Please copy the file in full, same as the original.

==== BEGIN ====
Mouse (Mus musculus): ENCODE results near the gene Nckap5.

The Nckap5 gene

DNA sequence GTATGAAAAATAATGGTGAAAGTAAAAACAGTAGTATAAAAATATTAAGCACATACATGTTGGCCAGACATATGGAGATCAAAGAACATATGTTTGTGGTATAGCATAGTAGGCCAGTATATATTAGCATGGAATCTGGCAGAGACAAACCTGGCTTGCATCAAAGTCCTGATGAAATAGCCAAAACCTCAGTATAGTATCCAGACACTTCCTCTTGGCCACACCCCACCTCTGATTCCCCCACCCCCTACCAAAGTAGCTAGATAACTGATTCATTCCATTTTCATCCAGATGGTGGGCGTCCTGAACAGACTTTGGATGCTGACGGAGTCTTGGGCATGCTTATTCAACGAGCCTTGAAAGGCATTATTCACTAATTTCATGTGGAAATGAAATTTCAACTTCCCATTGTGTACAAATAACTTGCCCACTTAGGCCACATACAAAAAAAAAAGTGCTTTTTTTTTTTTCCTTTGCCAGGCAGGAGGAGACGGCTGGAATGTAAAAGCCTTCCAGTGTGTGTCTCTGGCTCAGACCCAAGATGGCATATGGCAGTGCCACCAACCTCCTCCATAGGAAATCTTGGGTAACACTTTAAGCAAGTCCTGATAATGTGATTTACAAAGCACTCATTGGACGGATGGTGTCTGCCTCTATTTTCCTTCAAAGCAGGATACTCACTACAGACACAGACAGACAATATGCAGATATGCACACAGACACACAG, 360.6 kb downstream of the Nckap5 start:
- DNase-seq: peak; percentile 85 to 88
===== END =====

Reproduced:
Mouse (Mus musculus): ENCODE results near the gene Nckap5.

The Nckap5 gene

DNA sequence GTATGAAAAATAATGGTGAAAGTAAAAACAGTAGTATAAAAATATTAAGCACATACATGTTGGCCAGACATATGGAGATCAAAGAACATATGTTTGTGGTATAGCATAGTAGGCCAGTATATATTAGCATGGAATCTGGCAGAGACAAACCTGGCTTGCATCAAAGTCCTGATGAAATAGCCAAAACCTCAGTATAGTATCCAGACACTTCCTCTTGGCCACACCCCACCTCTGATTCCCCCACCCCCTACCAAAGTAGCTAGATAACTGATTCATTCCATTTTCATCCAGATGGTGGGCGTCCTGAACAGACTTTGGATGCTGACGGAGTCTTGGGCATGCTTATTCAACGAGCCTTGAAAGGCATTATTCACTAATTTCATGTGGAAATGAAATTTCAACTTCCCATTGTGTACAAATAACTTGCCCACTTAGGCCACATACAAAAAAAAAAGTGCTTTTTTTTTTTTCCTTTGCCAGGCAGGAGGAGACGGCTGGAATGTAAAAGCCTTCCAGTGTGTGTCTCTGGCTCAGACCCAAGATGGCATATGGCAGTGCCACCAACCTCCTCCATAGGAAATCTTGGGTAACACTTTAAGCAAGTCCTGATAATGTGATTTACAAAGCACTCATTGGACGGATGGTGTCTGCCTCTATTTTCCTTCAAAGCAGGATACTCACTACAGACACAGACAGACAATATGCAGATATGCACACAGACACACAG, 360.6 kb downstream of the Nckap5 start:
- DNase-seq: peak; percentile 85 to 88